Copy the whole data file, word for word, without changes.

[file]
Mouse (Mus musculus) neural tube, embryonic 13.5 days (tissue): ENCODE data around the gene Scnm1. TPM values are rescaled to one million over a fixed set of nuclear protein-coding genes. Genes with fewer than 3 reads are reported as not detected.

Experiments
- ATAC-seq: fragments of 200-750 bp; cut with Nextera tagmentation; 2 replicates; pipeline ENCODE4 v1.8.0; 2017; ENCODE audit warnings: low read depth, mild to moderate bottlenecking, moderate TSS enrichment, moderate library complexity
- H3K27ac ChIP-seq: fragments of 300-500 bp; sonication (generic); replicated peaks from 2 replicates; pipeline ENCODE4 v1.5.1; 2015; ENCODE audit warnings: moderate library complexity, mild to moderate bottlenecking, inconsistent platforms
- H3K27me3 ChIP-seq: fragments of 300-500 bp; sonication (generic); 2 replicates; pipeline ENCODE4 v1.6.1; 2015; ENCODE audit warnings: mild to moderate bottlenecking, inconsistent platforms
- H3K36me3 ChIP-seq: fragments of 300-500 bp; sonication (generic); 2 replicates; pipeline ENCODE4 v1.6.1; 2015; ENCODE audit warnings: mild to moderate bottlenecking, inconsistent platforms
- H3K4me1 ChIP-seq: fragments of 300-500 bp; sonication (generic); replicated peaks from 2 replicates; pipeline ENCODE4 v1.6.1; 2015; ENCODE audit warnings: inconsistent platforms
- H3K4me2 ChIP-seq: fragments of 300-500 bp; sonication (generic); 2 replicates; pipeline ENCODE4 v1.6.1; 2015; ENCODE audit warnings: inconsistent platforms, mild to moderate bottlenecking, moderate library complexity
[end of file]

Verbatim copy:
Mouse (Mus musculus) neural tube, embryonic 13.5 days (tissue): ENCODE data around the gene Scnm1. TPM values are rescaled to one million over a fixed set of nuclear protein-coding genes. Genes with fewer than 3 reads are reported as not detected.

Experiments
- ATAC-seq: fragments of 200-750 bp; cut with Nextera tagmentation; 2 replicates; pipeline ENCODE4 v1.8.0; 2017; ENCODE audit warnings: low read depth, mild to moderate bottlenecking, moderate TSS enrichment, moderate library complexity
- H3K27ac ChIP-seq: fragments of 300-500 bp; sonication (generic); replicated peaks from 2 replicates; pipeline ENCODE4 v1.5.1; 2015; ENCODE audit warnings: moderate library complexity, mild to moderate bottlenecking, inconsistent platforms
- H3K27me3 ChIP-seq: fragments of 300-500 bp; sonication (generic); 2 replicates; pipeline ENCODE4 v1.6.1; 2015; ENCODE audit warnings: mild to moderate bottlenecking, inconsistent platforms
- H3K36me3 ChIP-seq: fragments of 300-500 bp; sonication (generic); 2 replicates; pipeline ENCODE4 v1.6.1; 2015; ENCODE audit warnings: mild to moderate bottlenecking, inconsistent platforms
- H3K4me1 ChIP-seq: fragments of 300-500 bp; sonication (generic); replicated peaks from 2 replicates; pipeline ENCODE4 v1.6.1; 2015; ENCODE audit warnings: inconsistent platforms
- H3K4me2 ChIP-seq: fragments of 300-500 bp; sonication (generic); 2 replicates; pipeline ENCODE4 v1.6.1; 2015; ENCODE audit warnings: inconsistent platforms, mild to moderate bottlenecking, moderate library complexity